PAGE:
Pulleys and blocks play a major role in the modern tree climber’s bag of tricks, often performing vital functions in the most basic of tasks, such as hitch advancement, or the most complex, as in a multiple system rigging required tree removal. Regardless of application, the primary function of a pulley or block is to reduce friction as much as is possible within the given situation.

With the various types of pulleys and blocks available to tree crews today there’s one for almost every application, but along with the benefit of choice comes the burden of knowledge. The wrong block or pulley used in the wrong situation can be catastrophic for the pulley, the line, the tree and even the crew members in the path of destruction. A basic knowledge of some of the applications, suitability and safety concerns of these useful tools will go a long way toward ensuring that crews not only use them most efficiently, but also as safely as possible.

Basics

Pulleys and blocks perform the same basic function: providing a sheave or surface of some sort that reduces friction as much as possible on a running rope. In many industries the terms “block” or “pulley” mean the same piece of gear, this is not the case in tree care applications. While both perform the same basic function — and can even work interchangeably in the short term — the wrong choice can have disastrous results, especially when large woody debris at a height is involved.

Blocks, but not for the alphabet

The term arborist block is used to refer to a block/pulley designed to deal with the heavy loads and extreme forces of dynamic rigging situations. While there are a variety of designs and styles available, they will have several basic components in common: a bushing, a sheave and cheek plates.

Bushing, not bush league

The bushing in an arborist block is intended for sling attachment and will have some form of locking mechanism to ensure it does not release mid-load. Available mechanisms include spring locks and captured bushings with screw locks. Arborists in the market would be best served to purchase captured bushings regardless of locking mechanisms, as attempting to find a bushing dropped from 90 feet into a pile of pin oak brush can be a bit challenging. Whichever type of locking mechanism the bushing has, the user should be certain it’s correctly locked and secured after every load, or catastrophe may rear its ugly head.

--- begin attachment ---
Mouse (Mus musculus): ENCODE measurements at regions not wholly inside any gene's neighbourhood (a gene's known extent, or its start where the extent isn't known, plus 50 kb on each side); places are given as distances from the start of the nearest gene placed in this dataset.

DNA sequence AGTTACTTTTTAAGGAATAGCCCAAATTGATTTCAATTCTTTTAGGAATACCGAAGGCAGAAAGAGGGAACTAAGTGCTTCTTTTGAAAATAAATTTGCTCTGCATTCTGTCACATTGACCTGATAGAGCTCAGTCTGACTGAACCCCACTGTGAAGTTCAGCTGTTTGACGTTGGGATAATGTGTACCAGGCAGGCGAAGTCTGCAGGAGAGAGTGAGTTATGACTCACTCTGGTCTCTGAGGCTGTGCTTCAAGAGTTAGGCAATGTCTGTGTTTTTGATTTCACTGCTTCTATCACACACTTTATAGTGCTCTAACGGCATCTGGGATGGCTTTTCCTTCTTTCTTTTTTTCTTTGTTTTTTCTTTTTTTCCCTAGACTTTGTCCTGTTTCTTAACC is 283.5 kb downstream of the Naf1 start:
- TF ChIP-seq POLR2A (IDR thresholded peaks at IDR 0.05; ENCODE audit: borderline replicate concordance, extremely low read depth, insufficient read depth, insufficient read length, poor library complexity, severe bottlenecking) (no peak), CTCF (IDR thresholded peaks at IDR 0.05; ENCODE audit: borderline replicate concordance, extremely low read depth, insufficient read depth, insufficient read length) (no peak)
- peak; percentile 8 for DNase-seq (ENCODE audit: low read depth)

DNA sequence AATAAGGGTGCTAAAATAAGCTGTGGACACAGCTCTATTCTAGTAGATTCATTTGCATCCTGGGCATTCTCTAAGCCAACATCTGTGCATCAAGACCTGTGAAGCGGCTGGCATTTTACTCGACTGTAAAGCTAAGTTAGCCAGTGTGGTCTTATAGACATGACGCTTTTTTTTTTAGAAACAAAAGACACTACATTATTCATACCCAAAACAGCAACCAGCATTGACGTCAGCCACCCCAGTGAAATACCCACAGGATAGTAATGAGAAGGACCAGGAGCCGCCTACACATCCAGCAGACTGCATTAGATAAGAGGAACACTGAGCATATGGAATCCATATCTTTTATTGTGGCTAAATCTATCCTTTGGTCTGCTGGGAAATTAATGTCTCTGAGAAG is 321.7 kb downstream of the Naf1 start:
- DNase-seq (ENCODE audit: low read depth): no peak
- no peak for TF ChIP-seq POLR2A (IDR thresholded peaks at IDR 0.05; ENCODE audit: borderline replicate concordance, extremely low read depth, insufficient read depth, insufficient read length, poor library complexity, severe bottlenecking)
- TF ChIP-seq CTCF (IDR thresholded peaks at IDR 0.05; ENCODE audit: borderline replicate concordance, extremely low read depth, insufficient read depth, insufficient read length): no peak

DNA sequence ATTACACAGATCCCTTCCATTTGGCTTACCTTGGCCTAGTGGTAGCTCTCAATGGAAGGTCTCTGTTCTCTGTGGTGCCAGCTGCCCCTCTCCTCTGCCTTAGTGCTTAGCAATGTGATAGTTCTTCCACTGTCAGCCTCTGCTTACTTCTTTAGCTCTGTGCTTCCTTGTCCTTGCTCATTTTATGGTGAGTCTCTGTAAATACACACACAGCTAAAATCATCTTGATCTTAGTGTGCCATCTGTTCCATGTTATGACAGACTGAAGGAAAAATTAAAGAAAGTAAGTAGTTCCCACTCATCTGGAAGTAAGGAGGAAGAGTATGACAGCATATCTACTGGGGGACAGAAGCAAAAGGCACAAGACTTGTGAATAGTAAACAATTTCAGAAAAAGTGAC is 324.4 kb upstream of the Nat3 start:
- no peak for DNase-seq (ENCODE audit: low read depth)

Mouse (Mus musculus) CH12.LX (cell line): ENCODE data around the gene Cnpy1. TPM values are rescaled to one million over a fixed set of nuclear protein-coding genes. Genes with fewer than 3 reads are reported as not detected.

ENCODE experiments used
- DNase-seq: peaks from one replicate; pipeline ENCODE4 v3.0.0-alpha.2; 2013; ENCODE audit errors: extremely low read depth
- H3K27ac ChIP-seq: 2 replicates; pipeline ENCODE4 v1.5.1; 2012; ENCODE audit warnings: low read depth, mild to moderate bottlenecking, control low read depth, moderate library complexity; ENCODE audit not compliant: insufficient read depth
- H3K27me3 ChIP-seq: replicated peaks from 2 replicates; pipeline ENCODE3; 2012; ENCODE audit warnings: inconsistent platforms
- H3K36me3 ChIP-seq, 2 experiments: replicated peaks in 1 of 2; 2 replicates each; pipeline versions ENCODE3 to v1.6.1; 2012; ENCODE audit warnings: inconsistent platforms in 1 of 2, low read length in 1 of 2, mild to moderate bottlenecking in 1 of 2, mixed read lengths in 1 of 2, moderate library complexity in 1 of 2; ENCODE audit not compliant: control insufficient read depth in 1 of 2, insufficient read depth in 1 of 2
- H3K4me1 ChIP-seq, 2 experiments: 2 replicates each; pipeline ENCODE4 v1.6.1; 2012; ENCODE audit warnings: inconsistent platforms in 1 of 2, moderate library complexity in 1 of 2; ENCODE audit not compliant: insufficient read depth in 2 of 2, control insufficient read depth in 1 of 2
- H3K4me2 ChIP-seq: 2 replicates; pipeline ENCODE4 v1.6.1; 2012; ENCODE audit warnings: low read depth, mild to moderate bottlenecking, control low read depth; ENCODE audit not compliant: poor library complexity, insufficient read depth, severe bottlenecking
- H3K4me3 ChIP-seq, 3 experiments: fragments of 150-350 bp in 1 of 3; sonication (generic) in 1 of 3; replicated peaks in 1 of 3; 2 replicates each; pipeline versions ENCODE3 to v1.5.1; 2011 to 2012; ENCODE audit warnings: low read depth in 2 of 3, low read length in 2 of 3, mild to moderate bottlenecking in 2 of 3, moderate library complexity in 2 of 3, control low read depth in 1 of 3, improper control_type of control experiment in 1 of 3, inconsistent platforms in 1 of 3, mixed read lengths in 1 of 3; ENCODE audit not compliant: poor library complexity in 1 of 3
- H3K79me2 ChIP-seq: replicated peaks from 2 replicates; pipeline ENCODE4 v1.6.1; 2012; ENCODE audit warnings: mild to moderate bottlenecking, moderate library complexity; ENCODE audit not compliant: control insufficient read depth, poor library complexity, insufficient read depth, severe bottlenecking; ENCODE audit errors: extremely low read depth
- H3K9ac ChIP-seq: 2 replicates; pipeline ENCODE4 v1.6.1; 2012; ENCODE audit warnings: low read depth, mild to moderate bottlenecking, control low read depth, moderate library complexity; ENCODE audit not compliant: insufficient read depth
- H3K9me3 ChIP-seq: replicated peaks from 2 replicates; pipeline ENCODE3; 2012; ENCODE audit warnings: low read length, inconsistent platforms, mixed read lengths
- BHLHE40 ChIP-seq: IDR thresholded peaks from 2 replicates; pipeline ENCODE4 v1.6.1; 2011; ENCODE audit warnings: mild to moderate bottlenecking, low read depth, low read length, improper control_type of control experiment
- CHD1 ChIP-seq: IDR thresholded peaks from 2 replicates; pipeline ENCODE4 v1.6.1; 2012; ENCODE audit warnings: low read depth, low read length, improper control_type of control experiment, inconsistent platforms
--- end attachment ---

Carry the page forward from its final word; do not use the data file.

As mentioned previously, the bushing — typically the smaller diameter of the two block ends — is intended for sling attachment, with the sling then attached to the tree with an appropriate hitch such as the cow hitch with a better half. The use of connecting links, even large heavy-duty rigging carabiners, from the sling around the bushing is a poor idea, as the possibility of side or cross loading is highly likely in dynamic rigging situations, and the metal-on-metal contact between connecting link and bushing quickly degrades the strength of both.

An ISC spring-lock aluminum arborist block. Note the spring-lock captured bushing for sling attachment and the thick side plates with rounded edges, making it appropriate for more dynamic loading. PHOTO: Michael Tain

An ISC spring-lock aluminum arborist block. Note the spring-lock captured bushing for sling attachment and the thick side plates with rounded edges, making it appropriate for more dynamic loading. PHOTO: Michael Tain

Sheave, not sleeve

The surface of an arborist block that the line is intended to run over is called a sheave, and it’s typically the larger diameter of the two block ends. This sheave should turn freely, minimizing the amount of friction the rope experiences when running over/around it.

Bend radius is a concept that must be understood when matching arborist blocks with rigging lines. In short, the sharper the bend in a rope passing over or around any object, the more strength the rope will lose. A bend radius of 8 to 1 is the most advantageous for minimizing strength loss, though a radius of 4 to 1 is acceptable in arborist rigging situations with lines of braided construction. As an example, a .5-inch rigging line should be used with a block with a 4-inch-diameter sheave for optimal strength retention, though a sheave diameter of 2 inches would be minimally acceptable.

Cheeks like a chipmunk

The cheek plates of a well-designed quality arborist block are thick and extend beyond the bushing/sheave with somewhat rounded edges. This thickness helps provide the strength required for enduring the loads and forces involved multiple times in tree removal rigging.

In addition, the extension of the cheek plates helps ensure that the sling remains in proper contact with the bushing, and the rigging line in proper contact with the sheave, while rounded edges help minimize rope damage should the line get trapped or run between the edge and the tree.